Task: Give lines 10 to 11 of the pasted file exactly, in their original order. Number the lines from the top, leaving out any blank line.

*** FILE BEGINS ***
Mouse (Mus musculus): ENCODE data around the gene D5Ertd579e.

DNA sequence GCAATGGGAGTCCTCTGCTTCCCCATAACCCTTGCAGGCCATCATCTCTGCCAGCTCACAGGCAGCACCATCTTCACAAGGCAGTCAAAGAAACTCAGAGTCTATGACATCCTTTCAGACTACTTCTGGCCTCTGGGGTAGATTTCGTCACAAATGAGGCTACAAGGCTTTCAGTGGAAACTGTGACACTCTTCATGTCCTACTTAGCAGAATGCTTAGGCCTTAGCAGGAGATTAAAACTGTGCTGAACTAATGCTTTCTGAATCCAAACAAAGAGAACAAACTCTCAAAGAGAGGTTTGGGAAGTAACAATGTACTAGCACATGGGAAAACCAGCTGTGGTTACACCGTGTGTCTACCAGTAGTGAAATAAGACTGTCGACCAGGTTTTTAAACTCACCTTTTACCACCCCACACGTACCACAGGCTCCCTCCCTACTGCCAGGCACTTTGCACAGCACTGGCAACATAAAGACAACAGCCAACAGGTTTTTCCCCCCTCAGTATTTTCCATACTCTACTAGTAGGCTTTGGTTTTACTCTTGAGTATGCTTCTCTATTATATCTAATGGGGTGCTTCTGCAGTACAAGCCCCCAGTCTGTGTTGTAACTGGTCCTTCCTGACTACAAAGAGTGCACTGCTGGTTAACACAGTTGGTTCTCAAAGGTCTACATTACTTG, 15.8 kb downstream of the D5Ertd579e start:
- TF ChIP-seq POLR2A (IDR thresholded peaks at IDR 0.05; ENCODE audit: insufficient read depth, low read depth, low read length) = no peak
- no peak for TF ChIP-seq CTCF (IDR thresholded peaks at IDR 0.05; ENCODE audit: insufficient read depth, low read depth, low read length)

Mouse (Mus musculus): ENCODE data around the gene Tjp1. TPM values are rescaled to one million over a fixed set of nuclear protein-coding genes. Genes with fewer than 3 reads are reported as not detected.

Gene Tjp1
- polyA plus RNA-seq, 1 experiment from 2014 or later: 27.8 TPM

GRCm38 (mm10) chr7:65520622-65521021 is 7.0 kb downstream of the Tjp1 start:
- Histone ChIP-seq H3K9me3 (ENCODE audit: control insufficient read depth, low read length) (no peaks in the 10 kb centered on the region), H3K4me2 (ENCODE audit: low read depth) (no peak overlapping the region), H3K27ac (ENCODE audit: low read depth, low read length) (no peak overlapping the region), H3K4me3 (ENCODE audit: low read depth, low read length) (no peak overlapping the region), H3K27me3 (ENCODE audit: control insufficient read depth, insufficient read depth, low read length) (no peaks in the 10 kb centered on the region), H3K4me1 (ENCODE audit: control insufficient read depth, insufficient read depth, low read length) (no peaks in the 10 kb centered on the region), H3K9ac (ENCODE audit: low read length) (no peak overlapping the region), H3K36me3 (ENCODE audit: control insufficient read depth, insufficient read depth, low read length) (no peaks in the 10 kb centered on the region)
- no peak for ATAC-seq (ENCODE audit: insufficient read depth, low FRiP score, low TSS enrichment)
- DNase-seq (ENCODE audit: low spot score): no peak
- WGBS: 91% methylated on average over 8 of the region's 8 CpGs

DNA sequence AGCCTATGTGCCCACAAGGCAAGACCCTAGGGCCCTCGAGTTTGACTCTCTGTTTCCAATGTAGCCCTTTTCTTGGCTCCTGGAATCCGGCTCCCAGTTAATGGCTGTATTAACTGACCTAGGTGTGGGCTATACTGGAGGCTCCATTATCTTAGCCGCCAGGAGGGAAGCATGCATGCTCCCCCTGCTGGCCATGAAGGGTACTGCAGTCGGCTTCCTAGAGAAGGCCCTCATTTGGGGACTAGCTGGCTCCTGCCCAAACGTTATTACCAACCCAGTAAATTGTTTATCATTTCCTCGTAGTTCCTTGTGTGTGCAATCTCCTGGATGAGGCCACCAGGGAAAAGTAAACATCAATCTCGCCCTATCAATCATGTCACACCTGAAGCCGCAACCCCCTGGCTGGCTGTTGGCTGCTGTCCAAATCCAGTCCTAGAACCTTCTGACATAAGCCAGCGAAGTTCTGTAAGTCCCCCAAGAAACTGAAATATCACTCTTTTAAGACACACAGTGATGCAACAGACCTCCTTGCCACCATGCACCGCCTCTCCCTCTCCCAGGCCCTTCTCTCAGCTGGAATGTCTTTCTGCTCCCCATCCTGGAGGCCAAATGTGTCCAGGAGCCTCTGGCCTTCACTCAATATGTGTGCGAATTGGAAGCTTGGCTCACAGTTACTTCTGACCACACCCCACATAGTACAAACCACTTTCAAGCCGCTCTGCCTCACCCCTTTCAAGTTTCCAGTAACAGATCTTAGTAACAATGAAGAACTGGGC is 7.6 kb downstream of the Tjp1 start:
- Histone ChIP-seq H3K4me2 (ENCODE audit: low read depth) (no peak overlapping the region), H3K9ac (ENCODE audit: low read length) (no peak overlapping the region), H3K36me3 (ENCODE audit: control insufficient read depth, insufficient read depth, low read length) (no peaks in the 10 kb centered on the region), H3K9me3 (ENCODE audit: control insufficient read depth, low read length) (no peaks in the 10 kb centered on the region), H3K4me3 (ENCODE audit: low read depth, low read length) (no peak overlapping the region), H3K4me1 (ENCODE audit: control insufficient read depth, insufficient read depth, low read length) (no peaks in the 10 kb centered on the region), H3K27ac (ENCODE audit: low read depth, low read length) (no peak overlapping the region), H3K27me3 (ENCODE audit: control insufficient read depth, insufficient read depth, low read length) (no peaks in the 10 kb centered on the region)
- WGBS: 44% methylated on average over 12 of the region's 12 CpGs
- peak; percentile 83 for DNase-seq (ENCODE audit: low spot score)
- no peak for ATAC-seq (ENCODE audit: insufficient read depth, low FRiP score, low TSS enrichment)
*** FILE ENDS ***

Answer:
- no peak for ATAC-seq (ENCODE audit: insufficient read depth, low FRiP score, low TSS enrichment)
- DNase-seq (ENCODE audit: low spot score): no peak